I am - actually, all three of us are - recovering from a case of food poisoning. This was the first time that all three of us were sick at the same time. It was also the first time that we were sick with a hoard of other people who shared the same symptoms: gripes, followed by diarrhea.
It wasn't until we had made it through a particularly bad night that we found out what had caused it. Until then, we wondered whether it could have been the lemonade we bought from those adorable little girls on our ride home. No! It must have been the bakarvadi that we demolished in one sitting. Or was it the mock bhel I made by mixing chopped onions doused in lemon juice, with Khatta Meetha, Bhujia Sev and Dal Biji. That Dal Biji is potent enough to give us acid reflux if we eat more than a couple of spoonfuls. Or was it the dinner we were eating - kababs and saag paneer - when it struck? It couldn't have been dinner as we were still in the process of ingesting it. When the "me too" emails started trickling in the next morning, we found out that misery does indeed have a lot of company.
We still don't know which particular dish at the community gathering caused so many of us to take ill. Some people have suggested that perhaps it was some of the store-bought dairy products that were used that may have been contaminated. Others pointed fingers at the wheat tortillas from the Mexican store. Usually when such things occur, meat is under most suspicion but this was a completely vegetarian meal.
A series of phone calls to friends around the country led me to a horrifying discovery: food safety is taken with a pinch of salt. One word for those who do: DON'T.
Do not store food in your garage.
When people cook for potlucks or for large community gatherings, they find that they don't have enough room in their refrigerator to store the food. Many times the quantity is so large that the food is cooked the day before. There is nothing wrong with that as long as it is refrigerated promptly. A garage is not a refrigerator, especially not in fall. Food must be refrigerated in a controlled environment at 40F or below.
Do not handle cooked food with your bare hands.
It is a common practice to scoop the last of the rice or pulao from a pot with bare hands when transferring to a container or even to a serving dish. Please! Even if you wash your hands, you run the risk of transferring bacteria and germs to cooked food which will not be heated to a high enough temperature again. Use a spoon. The same holds for the grains of rice that remain stuck to the serving spoon. Use another spoon. When it comes to the last of dals and curries, too, don't use your bare hands. If you must scrape off every last bit, use a spatula.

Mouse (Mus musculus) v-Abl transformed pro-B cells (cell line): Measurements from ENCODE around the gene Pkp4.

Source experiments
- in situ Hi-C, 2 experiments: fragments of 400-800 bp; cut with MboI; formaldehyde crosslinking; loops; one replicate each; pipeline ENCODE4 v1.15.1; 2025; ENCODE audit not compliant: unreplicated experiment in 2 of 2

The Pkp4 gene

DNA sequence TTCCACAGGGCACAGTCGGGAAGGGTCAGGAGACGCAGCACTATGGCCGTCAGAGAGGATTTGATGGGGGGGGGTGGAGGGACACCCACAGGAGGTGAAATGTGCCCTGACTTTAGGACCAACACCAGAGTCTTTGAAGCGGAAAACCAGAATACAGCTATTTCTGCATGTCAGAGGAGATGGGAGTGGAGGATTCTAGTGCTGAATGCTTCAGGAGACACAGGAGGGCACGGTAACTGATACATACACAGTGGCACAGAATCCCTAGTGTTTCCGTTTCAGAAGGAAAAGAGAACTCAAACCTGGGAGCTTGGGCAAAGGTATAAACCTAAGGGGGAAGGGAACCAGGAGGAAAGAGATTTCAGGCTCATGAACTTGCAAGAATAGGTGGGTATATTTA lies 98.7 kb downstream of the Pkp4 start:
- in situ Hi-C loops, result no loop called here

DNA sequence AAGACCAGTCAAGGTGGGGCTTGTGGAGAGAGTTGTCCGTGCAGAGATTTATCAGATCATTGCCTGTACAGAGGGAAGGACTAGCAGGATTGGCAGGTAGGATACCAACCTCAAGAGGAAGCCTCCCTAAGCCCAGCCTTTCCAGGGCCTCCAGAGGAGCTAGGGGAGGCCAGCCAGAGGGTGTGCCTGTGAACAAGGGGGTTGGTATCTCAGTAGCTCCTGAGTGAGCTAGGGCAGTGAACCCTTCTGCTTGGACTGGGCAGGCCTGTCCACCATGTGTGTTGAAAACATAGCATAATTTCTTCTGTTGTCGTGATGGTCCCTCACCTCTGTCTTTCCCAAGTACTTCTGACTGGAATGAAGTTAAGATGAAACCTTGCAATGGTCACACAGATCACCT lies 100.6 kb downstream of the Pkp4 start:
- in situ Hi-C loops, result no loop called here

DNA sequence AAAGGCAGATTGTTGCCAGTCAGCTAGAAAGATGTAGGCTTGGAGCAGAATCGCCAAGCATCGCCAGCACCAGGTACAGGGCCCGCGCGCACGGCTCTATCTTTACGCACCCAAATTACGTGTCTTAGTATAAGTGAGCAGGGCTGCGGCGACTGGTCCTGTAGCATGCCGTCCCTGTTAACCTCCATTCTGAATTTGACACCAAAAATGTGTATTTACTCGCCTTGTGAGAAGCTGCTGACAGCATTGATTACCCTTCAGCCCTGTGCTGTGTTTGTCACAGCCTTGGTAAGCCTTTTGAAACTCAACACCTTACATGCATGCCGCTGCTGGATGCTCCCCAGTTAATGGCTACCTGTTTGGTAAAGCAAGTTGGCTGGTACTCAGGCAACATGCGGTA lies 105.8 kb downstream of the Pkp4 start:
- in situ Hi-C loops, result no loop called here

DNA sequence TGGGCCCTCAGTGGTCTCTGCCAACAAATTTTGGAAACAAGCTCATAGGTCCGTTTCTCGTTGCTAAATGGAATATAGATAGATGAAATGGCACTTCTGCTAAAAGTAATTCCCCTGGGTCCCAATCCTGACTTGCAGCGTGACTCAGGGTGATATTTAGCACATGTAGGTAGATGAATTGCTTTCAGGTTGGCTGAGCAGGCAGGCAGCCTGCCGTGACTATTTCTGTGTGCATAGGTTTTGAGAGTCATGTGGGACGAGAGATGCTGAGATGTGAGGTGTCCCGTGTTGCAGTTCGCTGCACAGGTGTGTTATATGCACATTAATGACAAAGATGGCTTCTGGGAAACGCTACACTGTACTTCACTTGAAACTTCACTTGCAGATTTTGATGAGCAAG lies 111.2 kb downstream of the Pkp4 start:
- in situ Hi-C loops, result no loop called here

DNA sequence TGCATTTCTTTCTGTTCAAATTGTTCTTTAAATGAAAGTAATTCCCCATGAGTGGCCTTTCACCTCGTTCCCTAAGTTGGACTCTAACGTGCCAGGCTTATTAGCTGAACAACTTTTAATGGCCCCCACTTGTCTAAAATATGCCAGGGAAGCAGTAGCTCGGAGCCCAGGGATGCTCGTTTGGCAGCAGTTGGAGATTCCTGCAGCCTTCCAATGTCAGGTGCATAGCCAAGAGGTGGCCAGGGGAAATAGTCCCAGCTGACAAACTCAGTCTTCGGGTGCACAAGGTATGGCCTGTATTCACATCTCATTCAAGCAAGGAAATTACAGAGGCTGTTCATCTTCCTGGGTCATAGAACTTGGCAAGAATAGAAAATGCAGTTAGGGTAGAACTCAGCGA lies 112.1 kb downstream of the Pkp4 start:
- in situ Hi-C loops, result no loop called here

Chutneys, especially the cilantro-ginger-lemon kind, are not cooked after they have their fun in the blender. Use a spoon or spatula.
Handling food is the easiest way to transfer illnesses to others. You may be a carrier of a self-limiting GI virus and you may, unknowingly, give it as a parting gift to everyone who eats the food you bring to the party. Just don't do it.
Do not leave food at room temperature for more than 2 hours.
In summer or on hot days, the outer limit is one hour.
Keep hot foods hot and cold foods cold.
If you are going to be carrying hot food to where the large gathering is at, invest in an insulated carrier to keep the food hot. Otherwise, carry it in a cooler on ice or frozen gel ice packs. When you reheat it, bring dals and curries to a boil.
Wash your hands and sanitize them before serving food at a gathering.
Use serving spoons or other serving utensils.
Do not serve with your bare hands even if you followed the previous tip! Use food service gloves, if possible.
Ensure that the food, plates, cutlery and cups are covered until they are used.
Keep food covered and watch for flies. Ensure that the serving tables are far from open trash cans. If you must touch the unused plates, cups or cutlery, do so in an area where no food will be placed.
Other good stuff:
- Do not cross-contaminate.
- Wash your hands frequently with soap and in hot water.
- If you're sick, opt out of cooking for your gathering. Believe me, your friends would rather go hungry than contract your illness.
- Tie your hair back or wear those goofy hair nets.
- Wash your ingredients well. Even fruits that have a thick outer skin like bananas, lemons and oranges.
- Thaw frozen meat in the refrigerator, in the microwave or under cold running water.
- Do not use a damp smelly sponge to wash your dishes. Wash your sponge and your dish scrub in the upper rack of your dishwasher every couple of days. Or sanitize your sponge - taking the required precaution - in your microwave.
More food safety tips from:
Consumers Union Food Safety Tips
Safety tips for meat, poultry and fish
Gateway to Food Safety Info from the US Government
US FDA's Food Safety Tips for Healthy Holidays
Remaining hydrated is the key to recovery from food poisoning. If diarrhea does not stop, consider taking over-the-counter medication like Imodium or calling your doctor. Never take a chance with young children - always call your doctor if diarrhea persists. If vomitting is one of the symptoms, then that makes hydration even more difficult. In such cases, it makes more sense to suck on ice chips or to drink only a couple of spoonfuls, at a time, of fluids like Gatorade or apple juice or even plain water. I am not a doctor so always call your physician or follow your instincts and go to the ER if you have to.
Do not take food safety lightly. The consequences of your negligence or lack of awareness could send someone to hospital.